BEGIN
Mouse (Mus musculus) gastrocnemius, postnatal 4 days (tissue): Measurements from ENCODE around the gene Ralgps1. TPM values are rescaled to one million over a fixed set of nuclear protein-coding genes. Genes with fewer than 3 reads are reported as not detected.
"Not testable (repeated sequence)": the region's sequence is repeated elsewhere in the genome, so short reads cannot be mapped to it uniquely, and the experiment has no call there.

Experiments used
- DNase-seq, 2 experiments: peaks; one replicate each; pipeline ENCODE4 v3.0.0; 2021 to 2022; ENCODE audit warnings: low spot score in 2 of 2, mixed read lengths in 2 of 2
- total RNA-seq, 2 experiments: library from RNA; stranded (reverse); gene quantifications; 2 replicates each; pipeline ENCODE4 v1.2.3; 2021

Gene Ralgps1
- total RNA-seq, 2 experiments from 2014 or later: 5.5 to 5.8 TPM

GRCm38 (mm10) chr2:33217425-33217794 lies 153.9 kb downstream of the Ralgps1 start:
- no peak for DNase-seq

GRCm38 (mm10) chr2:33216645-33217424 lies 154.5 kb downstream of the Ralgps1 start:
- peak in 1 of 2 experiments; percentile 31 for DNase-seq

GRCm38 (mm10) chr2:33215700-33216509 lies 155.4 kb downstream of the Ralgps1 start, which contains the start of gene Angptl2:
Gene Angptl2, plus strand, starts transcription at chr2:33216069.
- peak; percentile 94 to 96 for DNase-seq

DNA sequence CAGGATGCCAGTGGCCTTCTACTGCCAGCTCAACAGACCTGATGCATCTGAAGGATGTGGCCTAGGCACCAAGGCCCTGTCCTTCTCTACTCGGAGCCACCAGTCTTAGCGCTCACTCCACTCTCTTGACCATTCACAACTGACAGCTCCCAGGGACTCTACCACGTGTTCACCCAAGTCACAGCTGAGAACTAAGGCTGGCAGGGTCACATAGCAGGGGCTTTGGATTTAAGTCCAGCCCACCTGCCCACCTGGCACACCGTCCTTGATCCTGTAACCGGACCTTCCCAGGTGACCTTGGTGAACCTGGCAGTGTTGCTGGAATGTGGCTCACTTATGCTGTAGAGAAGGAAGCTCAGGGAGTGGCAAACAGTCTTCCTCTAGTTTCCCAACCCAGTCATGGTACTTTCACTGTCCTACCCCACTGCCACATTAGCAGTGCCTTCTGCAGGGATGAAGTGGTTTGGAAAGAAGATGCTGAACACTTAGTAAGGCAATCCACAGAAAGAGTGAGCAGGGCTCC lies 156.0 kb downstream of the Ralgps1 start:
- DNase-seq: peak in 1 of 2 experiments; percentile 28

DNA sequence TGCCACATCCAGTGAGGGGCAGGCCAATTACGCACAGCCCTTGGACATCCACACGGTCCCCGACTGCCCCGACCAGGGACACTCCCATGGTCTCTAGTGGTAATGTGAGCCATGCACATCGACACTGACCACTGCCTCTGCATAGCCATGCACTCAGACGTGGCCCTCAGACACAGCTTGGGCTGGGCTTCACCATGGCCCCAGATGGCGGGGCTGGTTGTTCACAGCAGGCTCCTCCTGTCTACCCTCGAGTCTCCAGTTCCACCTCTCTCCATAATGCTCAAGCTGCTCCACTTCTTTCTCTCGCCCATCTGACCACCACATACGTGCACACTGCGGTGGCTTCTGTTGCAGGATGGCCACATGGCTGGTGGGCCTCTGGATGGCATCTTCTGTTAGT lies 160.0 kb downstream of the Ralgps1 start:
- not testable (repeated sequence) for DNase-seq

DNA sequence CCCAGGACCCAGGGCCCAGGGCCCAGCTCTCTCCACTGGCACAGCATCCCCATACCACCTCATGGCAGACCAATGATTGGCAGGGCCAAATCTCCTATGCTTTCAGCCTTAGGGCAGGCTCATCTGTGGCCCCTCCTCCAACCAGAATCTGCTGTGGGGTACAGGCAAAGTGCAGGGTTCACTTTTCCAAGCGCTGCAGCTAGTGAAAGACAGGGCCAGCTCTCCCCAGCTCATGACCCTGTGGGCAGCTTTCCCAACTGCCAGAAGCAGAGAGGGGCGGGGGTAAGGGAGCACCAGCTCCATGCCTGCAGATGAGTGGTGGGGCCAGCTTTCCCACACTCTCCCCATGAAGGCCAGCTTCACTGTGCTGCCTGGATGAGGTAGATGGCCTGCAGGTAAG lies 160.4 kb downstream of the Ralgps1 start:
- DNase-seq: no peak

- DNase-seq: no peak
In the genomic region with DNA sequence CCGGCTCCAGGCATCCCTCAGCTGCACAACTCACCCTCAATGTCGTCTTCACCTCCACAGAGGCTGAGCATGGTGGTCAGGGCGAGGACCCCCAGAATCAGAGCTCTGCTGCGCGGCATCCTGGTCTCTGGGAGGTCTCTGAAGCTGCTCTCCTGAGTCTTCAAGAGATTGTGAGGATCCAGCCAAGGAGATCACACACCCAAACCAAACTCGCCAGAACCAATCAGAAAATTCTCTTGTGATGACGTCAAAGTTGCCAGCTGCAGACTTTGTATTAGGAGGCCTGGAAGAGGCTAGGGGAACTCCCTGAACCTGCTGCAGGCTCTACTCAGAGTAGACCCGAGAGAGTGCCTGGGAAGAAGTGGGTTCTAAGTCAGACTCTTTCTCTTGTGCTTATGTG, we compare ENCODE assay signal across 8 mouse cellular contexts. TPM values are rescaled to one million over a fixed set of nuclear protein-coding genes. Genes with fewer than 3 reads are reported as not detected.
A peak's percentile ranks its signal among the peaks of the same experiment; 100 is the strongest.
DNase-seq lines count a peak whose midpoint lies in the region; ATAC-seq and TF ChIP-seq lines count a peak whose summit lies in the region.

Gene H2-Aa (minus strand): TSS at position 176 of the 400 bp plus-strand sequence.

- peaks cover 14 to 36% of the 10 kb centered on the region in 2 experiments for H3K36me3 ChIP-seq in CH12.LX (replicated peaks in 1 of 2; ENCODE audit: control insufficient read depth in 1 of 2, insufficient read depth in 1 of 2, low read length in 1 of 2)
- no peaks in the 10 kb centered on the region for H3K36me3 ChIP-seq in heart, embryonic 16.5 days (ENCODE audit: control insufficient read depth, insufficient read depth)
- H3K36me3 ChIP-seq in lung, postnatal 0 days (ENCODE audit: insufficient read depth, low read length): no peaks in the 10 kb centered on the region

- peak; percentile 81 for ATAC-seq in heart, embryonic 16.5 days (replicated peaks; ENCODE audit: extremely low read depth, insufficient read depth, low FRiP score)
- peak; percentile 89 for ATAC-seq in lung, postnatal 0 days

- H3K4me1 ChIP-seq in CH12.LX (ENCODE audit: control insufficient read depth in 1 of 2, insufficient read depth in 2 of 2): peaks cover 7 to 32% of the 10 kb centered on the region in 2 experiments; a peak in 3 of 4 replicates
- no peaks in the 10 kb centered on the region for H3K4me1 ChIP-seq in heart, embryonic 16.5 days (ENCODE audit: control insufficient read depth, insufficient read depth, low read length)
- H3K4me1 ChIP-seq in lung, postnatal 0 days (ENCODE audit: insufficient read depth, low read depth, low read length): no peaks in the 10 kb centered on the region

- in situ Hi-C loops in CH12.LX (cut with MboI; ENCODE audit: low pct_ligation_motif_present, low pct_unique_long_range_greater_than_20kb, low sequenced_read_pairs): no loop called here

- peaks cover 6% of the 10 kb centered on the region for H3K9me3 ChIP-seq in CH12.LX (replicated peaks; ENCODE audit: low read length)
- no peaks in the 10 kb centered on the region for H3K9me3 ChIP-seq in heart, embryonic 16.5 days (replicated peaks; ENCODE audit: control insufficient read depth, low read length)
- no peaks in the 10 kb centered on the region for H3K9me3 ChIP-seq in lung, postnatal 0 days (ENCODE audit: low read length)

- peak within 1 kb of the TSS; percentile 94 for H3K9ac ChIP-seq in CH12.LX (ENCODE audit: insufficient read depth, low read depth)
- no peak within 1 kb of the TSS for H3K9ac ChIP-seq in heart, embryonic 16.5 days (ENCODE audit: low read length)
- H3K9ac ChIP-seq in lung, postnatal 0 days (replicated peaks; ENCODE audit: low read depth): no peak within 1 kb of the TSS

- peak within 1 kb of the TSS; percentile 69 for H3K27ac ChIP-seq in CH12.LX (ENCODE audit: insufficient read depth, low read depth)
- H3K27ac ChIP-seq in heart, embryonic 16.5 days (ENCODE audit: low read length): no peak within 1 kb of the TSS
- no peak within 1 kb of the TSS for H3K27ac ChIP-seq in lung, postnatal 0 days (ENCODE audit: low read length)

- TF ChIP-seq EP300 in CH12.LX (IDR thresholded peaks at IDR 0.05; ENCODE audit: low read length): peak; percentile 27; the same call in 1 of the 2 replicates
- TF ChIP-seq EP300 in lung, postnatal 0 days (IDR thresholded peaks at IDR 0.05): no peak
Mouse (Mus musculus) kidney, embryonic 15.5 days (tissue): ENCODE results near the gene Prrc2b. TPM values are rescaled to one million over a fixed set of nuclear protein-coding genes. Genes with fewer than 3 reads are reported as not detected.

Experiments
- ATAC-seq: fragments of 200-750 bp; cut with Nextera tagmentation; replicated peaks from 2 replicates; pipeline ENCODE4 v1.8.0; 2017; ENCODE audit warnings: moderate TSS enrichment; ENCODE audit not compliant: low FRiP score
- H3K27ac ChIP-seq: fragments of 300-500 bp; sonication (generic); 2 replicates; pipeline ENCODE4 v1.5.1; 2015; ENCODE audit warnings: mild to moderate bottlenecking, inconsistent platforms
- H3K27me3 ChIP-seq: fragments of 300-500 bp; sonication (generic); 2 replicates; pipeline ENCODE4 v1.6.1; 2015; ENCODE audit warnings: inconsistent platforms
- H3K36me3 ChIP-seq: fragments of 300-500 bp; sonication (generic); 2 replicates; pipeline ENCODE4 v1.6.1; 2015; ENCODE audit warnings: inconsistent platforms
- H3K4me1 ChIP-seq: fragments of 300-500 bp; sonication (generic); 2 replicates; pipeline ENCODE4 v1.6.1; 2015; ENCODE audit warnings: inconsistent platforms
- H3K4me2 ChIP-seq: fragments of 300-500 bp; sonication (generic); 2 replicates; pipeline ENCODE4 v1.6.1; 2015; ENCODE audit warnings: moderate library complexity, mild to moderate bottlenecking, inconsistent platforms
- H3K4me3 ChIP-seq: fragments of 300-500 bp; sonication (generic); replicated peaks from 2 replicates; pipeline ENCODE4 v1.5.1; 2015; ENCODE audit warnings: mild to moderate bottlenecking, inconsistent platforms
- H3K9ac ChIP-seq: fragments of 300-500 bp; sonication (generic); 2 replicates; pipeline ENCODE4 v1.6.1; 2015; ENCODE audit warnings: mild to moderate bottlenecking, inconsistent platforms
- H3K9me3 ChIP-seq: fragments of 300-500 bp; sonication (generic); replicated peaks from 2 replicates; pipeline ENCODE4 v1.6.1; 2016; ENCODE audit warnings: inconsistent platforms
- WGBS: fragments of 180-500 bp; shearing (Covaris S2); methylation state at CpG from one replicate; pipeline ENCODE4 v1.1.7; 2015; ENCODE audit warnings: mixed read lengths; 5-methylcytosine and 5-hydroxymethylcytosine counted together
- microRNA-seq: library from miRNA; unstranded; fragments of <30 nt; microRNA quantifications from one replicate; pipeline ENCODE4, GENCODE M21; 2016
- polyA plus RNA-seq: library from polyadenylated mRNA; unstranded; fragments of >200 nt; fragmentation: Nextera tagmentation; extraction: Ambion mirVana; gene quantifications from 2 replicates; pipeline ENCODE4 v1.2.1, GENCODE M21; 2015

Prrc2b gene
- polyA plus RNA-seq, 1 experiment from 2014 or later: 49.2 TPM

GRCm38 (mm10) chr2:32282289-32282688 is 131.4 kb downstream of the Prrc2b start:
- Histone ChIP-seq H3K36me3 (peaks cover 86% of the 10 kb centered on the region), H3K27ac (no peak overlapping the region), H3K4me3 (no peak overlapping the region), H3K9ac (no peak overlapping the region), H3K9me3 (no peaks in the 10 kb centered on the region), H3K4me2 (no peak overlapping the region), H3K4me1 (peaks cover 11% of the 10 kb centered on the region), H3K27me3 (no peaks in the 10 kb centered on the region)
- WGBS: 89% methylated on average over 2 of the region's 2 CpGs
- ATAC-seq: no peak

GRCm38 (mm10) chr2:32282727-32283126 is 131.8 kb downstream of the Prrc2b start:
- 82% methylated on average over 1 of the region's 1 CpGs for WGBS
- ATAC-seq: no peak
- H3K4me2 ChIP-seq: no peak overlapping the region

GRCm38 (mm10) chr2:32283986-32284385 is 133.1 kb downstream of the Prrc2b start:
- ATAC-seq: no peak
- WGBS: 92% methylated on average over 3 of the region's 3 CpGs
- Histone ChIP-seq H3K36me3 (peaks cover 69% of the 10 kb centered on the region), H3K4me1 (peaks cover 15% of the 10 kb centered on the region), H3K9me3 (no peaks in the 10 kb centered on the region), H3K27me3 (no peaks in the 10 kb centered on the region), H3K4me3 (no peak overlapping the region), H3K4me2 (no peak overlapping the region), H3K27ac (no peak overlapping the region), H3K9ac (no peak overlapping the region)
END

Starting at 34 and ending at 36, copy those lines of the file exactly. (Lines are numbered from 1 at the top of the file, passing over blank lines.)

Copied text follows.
- in situ Hi-C loops in CH12.LX (cut with MboI; ENCODE audit: low pct_ligation_motif_present, low pct_unique_long_range_greater_than_20kb, low sequenced_read_pairs): no loop called here

- peaks cover 6% of the 10 kb centered on the region for H3K9me3 ChIP-seq in CH12.LX (replicated peaks; ENCODE audit: low read length)
- no peaks in the 10 kb centered on the region for H3K9me3 ChIP-seq in heart, embryonic 16.5 days (replicated peaks; ENCODE audit: control insufficient read depth, low read length)